But I was pleased to see the species below along the Oregon coast. Although I wish I had better photos, the conditions were pretty stormy (you can tell that the birds were wet). I hadn't encountered this species since leaving New England. I tried to find them in Point Reyes Station this winter, but wasn't able to locate them. They're considered accidental on Bodega Head, so there must be at least one record, but I don't have The Birds of Sonoma County with me right now, so can't look that up at the moment.
We were doing a little indoor work and heard some loud calls outside. I looked up into the trees to see these birds:
This is a pair of Evening Grosbeaks (Coccothraustes vespertinus). The female is on the right, and the male is a little hidden behind the branch to the left.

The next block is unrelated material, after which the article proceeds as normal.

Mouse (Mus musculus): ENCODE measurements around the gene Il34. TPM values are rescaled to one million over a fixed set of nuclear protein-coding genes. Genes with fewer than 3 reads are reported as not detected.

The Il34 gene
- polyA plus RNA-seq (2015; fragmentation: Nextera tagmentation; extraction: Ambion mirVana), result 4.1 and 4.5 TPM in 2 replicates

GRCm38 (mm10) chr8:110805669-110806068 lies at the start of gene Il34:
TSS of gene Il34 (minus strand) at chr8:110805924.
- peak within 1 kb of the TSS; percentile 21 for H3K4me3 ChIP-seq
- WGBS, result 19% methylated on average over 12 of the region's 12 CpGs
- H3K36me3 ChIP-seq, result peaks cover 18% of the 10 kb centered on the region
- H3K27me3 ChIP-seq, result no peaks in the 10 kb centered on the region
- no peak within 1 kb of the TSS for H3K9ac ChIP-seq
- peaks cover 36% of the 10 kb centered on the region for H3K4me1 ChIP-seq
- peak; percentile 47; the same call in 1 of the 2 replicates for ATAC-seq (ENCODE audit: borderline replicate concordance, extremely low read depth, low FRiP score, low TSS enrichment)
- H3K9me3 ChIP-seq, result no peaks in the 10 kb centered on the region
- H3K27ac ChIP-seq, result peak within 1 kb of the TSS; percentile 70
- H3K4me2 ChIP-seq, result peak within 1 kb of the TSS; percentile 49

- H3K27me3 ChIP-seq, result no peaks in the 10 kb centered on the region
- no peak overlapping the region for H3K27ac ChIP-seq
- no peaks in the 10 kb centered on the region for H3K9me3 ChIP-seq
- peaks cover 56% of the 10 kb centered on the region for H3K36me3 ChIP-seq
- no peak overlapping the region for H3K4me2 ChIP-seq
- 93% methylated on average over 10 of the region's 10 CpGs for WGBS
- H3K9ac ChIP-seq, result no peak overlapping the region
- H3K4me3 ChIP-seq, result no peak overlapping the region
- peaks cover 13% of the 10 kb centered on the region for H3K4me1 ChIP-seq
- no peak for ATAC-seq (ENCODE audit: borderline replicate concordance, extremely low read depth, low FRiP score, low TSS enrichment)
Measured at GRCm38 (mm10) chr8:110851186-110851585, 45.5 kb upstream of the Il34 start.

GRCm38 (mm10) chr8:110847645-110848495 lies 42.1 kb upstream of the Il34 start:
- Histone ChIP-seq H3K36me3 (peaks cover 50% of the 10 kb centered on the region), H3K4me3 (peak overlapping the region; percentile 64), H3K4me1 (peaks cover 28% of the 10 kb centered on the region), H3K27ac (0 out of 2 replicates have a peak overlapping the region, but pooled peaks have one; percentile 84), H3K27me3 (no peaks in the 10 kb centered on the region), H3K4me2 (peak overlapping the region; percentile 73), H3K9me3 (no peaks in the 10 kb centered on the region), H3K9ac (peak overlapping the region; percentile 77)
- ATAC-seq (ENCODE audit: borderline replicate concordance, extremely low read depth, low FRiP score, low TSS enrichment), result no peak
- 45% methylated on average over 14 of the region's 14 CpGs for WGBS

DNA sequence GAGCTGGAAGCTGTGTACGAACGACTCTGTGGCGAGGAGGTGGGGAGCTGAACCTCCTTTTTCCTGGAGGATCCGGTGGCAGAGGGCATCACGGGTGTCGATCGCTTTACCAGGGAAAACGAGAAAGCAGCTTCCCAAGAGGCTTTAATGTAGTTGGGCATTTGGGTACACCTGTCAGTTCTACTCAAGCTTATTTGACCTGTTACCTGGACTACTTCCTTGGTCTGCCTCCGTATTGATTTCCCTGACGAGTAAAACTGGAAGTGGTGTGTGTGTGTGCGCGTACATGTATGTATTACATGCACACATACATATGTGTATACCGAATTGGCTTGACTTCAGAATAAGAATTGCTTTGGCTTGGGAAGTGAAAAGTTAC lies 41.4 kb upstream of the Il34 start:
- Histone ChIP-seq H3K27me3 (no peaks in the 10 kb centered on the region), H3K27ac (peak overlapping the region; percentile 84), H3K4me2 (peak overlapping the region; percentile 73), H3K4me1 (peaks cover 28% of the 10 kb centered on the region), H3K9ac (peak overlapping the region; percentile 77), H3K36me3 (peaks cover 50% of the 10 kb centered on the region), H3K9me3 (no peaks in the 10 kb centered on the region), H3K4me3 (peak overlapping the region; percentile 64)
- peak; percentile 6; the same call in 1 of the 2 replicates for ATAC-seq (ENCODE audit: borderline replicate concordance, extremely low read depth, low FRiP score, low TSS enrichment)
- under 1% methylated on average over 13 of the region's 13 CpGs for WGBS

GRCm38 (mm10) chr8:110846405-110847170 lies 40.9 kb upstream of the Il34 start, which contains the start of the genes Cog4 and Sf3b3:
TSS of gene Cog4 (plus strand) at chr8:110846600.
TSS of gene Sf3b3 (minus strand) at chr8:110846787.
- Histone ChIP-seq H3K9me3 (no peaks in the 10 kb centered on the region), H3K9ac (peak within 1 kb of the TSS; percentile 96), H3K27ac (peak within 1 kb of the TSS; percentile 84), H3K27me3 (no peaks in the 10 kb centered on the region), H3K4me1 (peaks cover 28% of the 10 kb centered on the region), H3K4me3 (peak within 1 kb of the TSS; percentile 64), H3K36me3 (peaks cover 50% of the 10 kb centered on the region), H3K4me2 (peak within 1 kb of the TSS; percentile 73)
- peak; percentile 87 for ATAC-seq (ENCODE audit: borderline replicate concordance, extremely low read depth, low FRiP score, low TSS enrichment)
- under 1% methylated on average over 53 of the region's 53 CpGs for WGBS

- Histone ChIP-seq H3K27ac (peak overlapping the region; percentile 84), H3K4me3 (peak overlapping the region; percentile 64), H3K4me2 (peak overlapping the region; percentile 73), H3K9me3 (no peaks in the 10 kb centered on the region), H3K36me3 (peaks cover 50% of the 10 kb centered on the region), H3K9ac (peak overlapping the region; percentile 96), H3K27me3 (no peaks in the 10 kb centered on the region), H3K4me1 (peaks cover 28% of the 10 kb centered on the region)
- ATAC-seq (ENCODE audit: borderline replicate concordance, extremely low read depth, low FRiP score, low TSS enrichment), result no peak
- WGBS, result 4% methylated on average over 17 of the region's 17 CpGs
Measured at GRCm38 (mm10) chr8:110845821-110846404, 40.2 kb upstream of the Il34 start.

Eventually the male came out into the open for a few seconds.
Later he moved to a position where you could see the the very large, greenish conical bill and the earthy brown and orange feathers. Also note the bright yellow forehead and white wing patch.
At one point there were also Red Crossbills in the same tree. Here's a view showing the female Evening Grosbeak with a female Red Crossbill.
And another with a pair of Evening Grosbeaks and a pair of Red Crossbills. Can you find all four birds?
The female Evening Grosbeak is in the upper left corner. The male Evening Grosbeak is in the center at the lower edge of the photo. The pair of Red Crossbills is at the upper right corner (the yellow female is just below and to the left of the red male.)
I was intrigued to learn that geographically distinct call types have been described for Evening Grosbeaks, just as they have for Red Crossbills. I now wish I had been able to record these grosbeaks. Next time!
P.S. The genus, Coccothraustes, apparently means "kernel crusher," in reference to the massive bill and its function in shattering seeds.